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Legacy Village: Urban Living for Seniors in Salt Lake City

People are living longer. It’s just a fact. And new urban-living projects like Legacy Village in Sugar House are coming online to meet this growing need. Consider this, according to the Population Reference Bureau,”the number of Americans ages 65 and older is projected to more than double from 46 million today to over 98 million by 2060, and the 65-and-older age group’s share of the total population will rise to nearly 24 percent from 15 percent.”

But as the population ages, day-to-day living changes—employment abilities, medical requirements, and future wants all mold into a needs and expectations. In the past, the stereotype for seniors was to move in with family, hence the mother-in-law suite, or head to Southern Utah for warmth and quiet. But Salt Lake City is seeing new trends with seniors wanting to be independent, have access to urban amenities and continue their recreational life-styles.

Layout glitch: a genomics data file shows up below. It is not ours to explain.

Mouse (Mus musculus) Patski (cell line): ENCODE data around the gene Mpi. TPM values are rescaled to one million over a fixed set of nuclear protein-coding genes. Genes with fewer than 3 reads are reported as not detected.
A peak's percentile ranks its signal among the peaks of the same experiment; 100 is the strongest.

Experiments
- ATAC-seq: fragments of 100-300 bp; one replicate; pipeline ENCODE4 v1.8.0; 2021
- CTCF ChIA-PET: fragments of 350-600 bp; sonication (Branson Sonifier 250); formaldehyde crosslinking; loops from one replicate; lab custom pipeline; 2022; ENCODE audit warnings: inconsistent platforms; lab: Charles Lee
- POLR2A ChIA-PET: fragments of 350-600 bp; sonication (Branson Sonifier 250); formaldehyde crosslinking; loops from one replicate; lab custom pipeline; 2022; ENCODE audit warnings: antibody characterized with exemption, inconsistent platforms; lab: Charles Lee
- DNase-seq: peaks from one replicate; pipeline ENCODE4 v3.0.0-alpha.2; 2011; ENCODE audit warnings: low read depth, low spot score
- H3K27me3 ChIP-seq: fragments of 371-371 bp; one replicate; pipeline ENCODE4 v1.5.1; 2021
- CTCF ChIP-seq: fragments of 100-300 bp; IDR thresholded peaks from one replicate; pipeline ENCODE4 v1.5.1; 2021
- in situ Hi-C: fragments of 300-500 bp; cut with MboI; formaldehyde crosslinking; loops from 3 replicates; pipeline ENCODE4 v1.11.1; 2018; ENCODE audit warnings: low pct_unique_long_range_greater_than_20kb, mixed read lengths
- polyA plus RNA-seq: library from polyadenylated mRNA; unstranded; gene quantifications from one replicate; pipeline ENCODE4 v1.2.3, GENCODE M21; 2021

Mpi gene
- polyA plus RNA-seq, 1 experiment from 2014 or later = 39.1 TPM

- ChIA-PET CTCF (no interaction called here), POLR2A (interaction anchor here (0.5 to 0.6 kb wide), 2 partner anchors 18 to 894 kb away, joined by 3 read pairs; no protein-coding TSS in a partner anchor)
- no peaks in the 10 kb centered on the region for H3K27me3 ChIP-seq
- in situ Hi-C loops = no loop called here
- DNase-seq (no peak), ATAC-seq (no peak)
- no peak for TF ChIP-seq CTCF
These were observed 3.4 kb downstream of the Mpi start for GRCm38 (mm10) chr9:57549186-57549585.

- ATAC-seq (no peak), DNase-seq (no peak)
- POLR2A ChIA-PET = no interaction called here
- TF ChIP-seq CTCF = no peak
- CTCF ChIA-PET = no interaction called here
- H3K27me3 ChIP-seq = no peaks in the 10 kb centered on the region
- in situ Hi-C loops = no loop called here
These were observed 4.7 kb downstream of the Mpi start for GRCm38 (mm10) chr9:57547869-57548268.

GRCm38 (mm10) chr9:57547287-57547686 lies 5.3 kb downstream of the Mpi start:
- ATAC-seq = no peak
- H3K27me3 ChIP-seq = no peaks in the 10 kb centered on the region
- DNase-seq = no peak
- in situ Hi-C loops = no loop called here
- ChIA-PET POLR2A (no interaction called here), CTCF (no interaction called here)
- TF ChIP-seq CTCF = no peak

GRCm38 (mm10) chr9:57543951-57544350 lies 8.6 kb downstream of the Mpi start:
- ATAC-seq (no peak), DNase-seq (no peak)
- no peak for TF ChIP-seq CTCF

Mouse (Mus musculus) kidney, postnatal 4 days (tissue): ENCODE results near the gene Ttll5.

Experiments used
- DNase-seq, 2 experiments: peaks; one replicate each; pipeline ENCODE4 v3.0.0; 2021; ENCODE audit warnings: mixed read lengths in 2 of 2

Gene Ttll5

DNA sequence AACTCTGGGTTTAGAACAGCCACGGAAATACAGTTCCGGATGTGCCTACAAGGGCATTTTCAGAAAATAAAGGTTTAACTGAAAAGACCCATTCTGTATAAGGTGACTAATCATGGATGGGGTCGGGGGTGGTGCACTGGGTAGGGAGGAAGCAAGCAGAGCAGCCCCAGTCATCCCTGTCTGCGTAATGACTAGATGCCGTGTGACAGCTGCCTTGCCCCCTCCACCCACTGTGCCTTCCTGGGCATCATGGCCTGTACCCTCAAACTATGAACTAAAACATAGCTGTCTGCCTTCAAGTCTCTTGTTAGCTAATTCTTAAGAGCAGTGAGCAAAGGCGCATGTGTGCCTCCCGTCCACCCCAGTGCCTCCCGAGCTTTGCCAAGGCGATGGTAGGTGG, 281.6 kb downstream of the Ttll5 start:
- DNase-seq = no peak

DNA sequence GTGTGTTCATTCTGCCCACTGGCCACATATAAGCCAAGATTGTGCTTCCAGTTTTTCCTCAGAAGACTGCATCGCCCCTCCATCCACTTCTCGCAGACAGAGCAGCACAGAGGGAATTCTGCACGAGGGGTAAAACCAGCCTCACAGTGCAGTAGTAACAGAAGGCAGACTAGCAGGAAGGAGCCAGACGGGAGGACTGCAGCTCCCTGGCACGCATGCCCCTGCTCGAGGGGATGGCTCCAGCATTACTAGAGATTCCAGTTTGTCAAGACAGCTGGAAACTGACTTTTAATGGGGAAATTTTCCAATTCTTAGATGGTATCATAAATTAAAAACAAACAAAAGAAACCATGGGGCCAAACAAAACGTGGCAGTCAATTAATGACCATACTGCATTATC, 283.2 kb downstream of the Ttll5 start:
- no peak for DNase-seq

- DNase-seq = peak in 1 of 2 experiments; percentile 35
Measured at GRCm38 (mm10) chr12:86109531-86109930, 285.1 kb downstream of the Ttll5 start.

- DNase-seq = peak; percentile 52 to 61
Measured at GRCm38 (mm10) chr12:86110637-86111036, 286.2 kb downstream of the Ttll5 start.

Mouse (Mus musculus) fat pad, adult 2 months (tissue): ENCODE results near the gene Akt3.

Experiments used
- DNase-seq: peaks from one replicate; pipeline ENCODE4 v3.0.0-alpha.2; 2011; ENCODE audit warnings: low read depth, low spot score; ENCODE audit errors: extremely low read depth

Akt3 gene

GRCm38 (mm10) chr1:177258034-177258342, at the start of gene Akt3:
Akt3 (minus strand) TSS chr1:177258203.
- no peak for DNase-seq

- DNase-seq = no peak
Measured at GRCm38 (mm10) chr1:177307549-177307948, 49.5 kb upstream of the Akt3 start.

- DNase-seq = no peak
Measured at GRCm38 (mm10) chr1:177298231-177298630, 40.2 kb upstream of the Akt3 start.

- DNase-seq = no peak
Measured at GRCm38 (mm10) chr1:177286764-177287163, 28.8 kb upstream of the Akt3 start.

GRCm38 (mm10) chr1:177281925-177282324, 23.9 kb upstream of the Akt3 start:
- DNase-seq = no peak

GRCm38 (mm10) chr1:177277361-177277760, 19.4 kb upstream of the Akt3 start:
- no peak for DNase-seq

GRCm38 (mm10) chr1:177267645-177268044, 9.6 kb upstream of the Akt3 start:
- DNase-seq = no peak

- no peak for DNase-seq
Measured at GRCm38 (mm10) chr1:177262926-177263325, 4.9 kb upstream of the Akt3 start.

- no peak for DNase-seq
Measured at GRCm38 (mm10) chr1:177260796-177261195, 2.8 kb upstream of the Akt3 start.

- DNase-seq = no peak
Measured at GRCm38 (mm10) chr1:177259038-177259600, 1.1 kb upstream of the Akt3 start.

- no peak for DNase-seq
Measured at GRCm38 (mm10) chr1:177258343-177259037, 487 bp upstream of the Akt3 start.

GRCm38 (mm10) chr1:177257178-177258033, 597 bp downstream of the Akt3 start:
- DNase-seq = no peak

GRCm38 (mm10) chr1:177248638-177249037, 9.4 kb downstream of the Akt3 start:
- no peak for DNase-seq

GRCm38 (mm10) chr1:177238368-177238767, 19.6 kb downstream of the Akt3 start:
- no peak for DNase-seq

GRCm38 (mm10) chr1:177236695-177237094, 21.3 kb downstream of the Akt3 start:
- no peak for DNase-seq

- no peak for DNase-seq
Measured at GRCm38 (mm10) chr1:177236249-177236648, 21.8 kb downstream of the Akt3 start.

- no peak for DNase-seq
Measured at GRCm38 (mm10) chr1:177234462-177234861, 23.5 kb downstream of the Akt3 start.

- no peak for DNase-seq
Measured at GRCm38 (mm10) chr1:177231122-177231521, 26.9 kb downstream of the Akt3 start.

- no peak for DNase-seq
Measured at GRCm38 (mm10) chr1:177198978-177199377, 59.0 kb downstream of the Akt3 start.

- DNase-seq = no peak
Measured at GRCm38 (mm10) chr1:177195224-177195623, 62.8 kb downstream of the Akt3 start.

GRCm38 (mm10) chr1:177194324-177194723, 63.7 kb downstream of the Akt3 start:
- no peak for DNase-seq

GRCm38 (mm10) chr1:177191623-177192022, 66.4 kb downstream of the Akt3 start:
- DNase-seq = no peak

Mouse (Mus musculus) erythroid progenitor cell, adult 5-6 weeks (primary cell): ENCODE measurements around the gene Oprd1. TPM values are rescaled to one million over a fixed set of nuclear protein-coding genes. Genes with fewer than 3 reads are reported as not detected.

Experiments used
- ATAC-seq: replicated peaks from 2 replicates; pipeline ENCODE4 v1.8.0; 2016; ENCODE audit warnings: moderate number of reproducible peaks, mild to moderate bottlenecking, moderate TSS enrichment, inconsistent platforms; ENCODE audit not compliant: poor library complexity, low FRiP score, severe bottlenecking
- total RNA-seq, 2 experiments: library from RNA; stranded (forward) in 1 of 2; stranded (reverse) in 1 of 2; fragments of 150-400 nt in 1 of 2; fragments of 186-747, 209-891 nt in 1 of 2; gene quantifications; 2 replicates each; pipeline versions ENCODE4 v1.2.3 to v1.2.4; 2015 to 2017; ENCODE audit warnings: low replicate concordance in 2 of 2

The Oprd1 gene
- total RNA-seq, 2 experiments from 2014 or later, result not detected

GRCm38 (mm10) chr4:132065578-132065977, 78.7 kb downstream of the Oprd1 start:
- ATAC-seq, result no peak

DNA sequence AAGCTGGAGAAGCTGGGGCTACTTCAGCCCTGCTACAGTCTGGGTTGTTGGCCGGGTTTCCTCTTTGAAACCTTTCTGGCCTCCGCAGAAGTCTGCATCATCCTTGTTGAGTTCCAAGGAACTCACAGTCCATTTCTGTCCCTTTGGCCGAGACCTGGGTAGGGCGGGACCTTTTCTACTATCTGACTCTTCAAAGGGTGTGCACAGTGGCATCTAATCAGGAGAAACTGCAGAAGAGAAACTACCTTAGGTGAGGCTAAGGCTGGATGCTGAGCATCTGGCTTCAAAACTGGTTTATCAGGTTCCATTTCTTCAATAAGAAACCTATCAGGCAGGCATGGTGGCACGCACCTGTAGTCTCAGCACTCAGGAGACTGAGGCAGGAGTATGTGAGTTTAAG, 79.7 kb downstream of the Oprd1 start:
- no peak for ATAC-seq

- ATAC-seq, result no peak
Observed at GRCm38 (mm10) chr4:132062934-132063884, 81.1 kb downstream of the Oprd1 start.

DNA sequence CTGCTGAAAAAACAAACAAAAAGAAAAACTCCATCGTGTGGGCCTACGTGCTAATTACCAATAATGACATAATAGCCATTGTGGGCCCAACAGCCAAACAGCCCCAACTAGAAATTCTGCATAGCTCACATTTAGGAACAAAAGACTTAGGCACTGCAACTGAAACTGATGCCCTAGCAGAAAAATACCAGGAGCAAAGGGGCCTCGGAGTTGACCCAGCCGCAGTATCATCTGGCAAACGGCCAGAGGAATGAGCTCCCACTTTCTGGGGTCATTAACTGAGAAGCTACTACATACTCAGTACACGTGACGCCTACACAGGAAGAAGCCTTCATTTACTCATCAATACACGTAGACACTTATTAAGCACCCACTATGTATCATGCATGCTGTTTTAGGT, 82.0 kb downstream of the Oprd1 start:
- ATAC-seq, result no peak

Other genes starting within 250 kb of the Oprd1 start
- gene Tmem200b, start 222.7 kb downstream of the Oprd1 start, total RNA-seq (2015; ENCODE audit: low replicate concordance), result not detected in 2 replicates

Legacy Village in Sugar House is one such place.

Q: What makes Legacy Village unique? 

A: A few things make Legacy Village of Sugar House unique. First is its location in the heart of Sugar House.  In the past, seniors who lived their entire lives in Sugar House had to leave the area to find appropriate senior housing and care.  Now they have a state-of-the-art community close to their homes, favorite and familiar shopping, recreation and restaurants. Second is the continuum of services within Legacy Village. Independent Living, Assisted Living, and Memory Care services are available in one location under one roof and staffed with the same familiar people.  Transitions are made simpler as people age and need more help with normal activities of daily living. Finally, is the community feel of Legacy Village and its neighbors.  Legacy Village is part of a community that caters to multi-generations with housing, recreation, shopping, medical care, and eating establishments. Seniors who live in Legacy Village are an integral part of the community.  They are not isolated or separated from the vibrant community that surrounds them.

Q: What trends do you see for seniors staying in a shared community vs staying at home or moving in with family members?